VOL. 9 | NO. 18 | Saturday, April 30, 2016
SPECIAL EDITION: Securities & Investments
Waddell & Associates Merges With International Network
By Andy Meek
David Waddell’s Memphis-based investment firm is celebrating the third decade of its existence this year with more than just the acknowledgement of its longevity in the business of managing clients’ money.
Waddell & Associates Inc. as of this month has joined the network of Focus Financial Partners, an international partnership of independent, fiduciary wealth management firms. It’s an arrangement that, among other things, gives the Memphis firm access to Focus’ capital and resources, essentially hitching the firm to a larger partner that Waddell described as a kind of partial acquisition.
David Waddell of Waddell & Associates says it was time to either acquire another wealth firm to grow, or join forces with a player that has more resources.
(Memphis News/Andrew J. Breig)
“Focus is becoming an owner,” Waddell said in an interview in his East Memphis office. “They’ve bought the assets that lay claim on 50 percent of the profitability – we basically share the economics.”
Among the things, though, that won’t be changing for his firm is the W&A name. Local decision-making also isn’t changing. And in a letter to clients, Waddell said the client experience also won’t be changing either.
In that letter, Waddell said Focus had reached out to the firm 10 years ago. They kept in touch over the years, and today – with Focus having built a network of 40 wealth management firms nationally and internationally – the time appeared to be right.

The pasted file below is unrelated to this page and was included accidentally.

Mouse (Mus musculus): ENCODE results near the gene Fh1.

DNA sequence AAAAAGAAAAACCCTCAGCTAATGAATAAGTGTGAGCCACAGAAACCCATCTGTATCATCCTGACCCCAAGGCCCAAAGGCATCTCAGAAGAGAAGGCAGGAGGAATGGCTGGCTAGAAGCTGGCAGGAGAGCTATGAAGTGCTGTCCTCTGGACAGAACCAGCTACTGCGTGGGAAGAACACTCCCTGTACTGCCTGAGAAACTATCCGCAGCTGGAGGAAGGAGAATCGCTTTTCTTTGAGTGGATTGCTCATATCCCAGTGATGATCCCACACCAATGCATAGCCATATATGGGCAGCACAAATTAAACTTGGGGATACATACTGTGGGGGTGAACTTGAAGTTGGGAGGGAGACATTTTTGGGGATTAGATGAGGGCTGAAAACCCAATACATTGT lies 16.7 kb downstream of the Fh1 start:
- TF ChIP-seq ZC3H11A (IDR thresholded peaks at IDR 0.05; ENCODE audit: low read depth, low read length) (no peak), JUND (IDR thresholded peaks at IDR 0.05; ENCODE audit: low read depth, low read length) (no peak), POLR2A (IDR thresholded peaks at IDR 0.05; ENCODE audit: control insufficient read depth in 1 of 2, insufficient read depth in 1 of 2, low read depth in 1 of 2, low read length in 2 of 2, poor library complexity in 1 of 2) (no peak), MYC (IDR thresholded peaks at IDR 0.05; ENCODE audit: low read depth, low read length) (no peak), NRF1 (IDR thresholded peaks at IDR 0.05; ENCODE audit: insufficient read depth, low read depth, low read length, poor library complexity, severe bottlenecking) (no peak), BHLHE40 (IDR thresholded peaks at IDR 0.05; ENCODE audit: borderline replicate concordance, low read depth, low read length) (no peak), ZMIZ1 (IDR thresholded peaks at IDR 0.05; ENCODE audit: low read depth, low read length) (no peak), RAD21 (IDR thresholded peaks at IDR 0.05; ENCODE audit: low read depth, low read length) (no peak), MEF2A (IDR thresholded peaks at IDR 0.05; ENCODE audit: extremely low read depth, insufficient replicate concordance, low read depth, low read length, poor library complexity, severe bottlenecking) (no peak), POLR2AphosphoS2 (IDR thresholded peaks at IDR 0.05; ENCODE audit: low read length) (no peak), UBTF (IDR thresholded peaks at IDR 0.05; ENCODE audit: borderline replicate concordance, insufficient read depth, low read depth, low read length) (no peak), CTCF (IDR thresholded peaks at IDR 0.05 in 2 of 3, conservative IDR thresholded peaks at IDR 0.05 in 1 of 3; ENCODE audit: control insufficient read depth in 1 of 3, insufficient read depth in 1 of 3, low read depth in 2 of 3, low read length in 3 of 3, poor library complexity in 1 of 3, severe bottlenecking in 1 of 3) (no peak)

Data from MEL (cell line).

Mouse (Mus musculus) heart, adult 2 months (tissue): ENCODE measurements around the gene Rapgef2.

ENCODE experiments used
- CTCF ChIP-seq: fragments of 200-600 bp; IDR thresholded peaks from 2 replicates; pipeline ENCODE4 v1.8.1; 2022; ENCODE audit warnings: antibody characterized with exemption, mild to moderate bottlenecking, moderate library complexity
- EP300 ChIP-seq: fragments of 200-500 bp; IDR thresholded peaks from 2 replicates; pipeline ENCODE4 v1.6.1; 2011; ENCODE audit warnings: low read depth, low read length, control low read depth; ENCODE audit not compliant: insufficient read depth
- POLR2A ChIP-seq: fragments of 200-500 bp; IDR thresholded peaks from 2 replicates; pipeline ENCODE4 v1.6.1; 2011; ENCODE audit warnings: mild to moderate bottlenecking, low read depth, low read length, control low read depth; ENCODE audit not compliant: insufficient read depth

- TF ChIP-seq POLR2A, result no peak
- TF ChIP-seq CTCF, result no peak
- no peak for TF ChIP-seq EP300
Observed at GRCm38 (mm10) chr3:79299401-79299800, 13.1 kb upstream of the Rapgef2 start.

What the firms gain by being together, among other things, is the benefit of “shared resources and intelligence,” while retaining their independent brands, business strategies and management authorities.
“What’s happened in our industry – as firms get to be about our size or larger, they start looking at strategic options,” Waddell said about his firm, founded in 1986, which is a registered investment advisory and serves more than 875 households and institutions. “That means either acquiring other firms so they can grow more scale or partnering with firms like Focus Financial that are coming along and acting as consolidators, to a certain extent, to provide platforms to do shared resources.
“Nothing changes, really, at W&A, and that’s the point of the model. What we get in the process is an opportunity to collaborate with those other 40 firms. I chose to bring in an institution that comes with a lot more horsepower and resources. And Focus shares in the economics of W&A going forward.”
Among the environmental factors that also make an arrangement like this more fitting now, Waddell rattles off a list of changes in his industry, everything from increased regulatory scrutiny – which smaller firms can have a harder time keeping on top of – to “sideways markets” that put pressure on returns and fees.
The addition of his firm – which also has a Nashville presence that’s included – to the Focus partnership gives Focus even more of a foothold in the Southeast, following the addition last year of Patton Albertson & Miller, a Georgia-based RIA with an office in Chattanooga.
“The addition of Waddell in Memphis and Nashville will further open up the local RIA market for Focus, creating additional opportunities in the region,” said Focus founder and CEO Rudy Adolf.
The arrangement with Focus also gives Waddell more time to think about the parts of running his business that he enjoys most.
“After reading trade journals, going to conferences – the amount of independent research time it takes to come to a decision on whether to go hard at (an investment opportunity), it’s a big, laborious process,” Waddell says. “And your intelligence is only as good as what you were able to gather.
“Our ambition has never been to be a massive firm. This way, we continue to be a boutique that has the back office of a massive firm.”